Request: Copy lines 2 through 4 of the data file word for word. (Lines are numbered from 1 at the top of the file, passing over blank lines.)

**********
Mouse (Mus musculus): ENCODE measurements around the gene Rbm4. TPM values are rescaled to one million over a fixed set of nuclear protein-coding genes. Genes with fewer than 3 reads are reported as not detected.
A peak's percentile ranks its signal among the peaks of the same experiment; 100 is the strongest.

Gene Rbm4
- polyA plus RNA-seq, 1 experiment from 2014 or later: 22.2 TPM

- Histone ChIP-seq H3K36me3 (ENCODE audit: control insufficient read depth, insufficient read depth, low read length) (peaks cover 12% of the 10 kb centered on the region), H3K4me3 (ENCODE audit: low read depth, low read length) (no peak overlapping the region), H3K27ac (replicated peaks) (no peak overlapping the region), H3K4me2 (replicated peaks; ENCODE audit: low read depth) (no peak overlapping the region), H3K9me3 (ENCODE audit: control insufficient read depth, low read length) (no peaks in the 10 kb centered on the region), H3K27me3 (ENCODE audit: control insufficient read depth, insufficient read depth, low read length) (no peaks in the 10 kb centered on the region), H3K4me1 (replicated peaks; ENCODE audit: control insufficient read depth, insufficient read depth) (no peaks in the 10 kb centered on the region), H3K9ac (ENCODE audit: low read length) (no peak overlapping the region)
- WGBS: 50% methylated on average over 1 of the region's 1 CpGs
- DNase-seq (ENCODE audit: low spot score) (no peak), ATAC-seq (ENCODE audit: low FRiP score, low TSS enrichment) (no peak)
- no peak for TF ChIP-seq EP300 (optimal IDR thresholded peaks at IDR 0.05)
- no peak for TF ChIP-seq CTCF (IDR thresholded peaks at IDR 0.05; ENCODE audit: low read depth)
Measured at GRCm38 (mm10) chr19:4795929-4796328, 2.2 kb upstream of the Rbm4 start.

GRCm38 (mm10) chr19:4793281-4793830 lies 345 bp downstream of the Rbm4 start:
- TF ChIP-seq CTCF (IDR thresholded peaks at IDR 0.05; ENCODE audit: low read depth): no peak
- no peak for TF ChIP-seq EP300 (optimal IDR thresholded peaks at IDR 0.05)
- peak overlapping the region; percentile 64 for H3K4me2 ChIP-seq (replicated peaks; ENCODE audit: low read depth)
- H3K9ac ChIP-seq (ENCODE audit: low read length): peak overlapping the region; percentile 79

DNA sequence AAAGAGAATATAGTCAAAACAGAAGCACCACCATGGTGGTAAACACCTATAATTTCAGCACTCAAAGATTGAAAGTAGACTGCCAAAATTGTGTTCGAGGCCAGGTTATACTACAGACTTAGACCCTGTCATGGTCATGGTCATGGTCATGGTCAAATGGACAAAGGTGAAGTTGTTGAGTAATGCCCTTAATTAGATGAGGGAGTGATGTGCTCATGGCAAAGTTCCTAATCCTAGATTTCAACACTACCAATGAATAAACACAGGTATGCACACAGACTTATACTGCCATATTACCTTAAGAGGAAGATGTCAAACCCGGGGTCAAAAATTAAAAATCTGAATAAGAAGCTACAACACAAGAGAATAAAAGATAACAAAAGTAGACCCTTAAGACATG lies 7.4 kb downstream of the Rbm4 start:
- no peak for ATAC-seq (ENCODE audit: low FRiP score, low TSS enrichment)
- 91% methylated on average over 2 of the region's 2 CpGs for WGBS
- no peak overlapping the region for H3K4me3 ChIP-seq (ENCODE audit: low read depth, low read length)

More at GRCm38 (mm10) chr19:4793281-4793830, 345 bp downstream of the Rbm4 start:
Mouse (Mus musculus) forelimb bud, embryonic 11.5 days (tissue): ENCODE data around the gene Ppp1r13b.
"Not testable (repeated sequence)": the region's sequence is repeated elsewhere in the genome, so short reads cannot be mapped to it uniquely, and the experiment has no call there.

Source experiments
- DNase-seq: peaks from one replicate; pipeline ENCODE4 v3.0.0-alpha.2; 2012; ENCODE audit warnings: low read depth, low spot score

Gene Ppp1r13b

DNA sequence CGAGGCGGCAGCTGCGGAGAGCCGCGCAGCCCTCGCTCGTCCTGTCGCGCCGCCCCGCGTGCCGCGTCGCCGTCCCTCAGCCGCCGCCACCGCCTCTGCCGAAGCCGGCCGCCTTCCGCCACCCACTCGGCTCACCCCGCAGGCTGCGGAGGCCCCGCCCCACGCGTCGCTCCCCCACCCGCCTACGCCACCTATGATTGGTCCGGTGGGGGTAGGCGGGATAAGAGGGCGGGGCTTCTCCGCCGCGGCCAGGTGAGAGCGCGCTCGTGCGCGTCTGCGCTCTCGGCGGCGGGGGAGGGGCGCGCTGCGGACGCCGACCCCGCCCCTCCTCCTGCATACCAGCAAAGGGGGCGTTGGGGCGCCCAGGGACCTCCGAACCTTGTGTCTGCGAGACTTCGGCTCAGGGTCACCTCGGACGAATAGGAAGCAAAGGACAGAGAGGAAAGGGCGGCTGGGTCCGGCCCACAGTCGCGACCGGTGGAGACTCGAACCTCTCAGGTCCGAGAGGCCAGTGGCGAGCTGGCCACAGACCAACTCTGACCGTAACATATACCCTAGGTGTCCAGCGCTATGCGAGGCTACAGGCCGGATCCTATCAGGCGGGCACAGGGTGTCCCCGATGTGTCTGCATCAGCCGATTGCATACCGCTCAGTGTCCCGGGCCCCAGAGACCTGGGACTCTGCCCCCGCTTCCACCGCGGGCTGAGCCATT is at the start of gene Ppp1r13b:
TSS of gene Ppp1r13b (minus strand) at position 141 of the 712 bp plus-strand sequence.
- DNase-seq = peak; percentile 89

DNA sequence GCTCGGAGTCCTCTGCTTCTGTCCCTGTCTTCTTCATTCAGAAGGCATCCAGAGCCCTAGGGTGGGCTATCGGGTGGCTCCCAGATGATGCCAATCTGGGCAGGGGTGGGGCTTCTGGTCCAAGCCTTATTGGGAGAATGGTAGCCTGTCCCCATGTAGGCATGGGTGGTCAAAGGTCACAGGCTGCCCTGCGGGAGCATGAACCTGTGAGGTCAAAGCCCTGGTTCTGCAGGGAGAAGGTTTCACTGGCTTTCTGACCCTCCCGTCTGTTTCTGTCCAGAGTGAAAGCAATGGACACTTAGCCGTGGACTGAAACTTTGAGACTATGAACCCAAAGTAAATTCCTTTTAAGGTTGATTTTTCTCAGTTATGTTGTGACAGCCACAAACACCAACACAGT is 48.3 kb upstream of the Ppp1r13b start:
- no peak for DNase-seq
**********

A peak's percentile ranks its signal among the peaks of the same experiment; 100 is the strongest.

Gene Rbm4
- polyA plus RNA-seq, 1 experiment from 2014 or later: 22.2 TPM